Employee stock options are a facet of a compensation contract that permits the employee the option to purchase equity in the company.
Employee stock options are a form of compensation that companies offer to their employees. They give employees the opportunity to purchase company stock at a discounted price, usually at the current market price at the time the options are granted.
When an employee is given stock options, they have a certain amount of time to decide whether or not they want to exercise the options and purchase the stock. The employee will pay the discounted price for the stock, and if the stock's value goes up, the employee can then sell the stock for a profit.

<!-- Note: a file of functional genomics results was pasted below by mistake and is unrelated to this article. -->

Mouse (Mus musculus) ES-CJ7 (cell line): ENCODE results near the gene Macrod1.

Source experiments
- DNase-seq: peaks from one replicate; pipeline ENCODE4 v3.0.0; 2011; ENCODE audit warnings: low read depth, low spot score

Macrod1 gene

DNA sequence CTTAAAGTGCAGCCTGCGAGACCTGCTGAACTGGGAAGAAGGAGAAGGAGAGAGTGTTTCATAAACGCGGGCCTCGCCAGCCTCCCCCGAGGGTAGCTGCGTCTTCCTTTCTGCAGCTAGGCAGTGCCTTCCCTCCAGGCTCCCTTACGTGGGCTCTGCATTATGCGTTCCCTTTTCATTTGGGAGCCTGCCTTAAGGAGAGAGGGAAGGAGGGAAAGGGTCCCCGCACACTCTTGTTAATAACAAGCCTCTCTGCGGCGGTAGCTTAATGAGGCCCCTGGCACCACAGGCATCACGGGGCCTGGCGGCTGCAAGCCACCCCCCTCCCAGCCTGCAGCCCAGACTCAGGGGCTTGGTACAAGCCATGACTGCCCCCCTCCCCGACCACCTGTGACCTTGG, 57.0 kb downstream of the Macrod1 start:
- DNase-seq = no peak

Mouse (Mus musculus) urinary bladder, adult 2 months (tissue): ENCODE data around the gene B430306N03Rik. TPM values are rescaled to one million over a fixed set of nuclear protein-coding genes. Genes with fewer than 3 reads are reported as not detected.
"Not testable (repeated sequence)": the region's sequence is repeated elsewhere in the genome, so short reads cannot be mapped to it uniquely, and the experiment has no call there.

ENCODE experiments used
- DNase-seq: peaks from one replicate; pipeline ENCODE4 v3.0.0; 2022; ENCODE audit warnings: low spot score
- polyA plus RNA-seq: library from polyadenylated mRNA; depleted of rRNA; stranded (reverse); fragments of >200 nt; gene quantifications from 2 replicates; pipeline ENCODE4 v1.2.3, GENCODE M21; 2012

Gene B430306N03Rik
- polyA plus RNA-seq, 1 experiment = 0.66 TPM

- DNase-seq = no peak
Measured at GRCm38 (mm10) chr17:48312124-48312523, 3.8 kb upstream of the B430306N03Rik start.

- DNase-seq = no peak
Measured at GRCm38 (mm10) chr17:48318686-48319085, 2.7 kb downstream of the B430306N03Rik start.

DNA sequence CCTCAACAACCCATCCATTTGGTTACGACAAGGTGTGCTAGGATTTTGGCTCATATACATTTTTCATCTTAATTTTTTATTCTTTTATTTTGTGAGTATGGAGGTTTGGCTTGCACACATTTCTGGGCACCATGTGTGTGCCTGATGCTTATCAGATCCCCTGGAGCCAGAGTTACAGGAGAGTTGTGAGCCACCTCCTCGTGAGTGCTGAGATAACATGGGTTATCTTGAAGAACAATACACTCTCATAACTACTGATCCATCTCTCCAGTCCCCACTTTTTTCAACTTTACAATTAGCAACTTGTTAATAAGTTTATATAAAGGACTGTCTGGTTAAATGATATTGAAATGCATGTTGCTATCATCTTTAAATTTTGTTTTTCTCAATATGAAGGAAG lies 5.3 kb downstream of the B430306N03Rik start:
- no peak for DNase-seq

When you exercise your stock options, you will have to pay taxes on the difference between the exercise price and the market value of the stock at the time you exercise. The tax implications can be complex, so it's important to consult a tax professional before making a decision.
Valuing your employee stock options can be difficult because it depends on the future performance of the company and the stock market. You can use online calculators to get an estimate of the value of your options, but it's important to keep in mind that these are just estimates and the actual value can be different.
To exercise your stock options, you need to contact your company's stock plan administrator and let them know you want to exercise your options. They will then walk you through the process and provide you with the necessary paperwork.
If you leave a company, the terms of your stock options will be laid out in your stock option agreement. Depending on the agreement, your options may still be valid for a certain period of time or may be immediately forfeited. It's important to understand the terms of your agreement before leaving a company so you know what to expect with your stock options.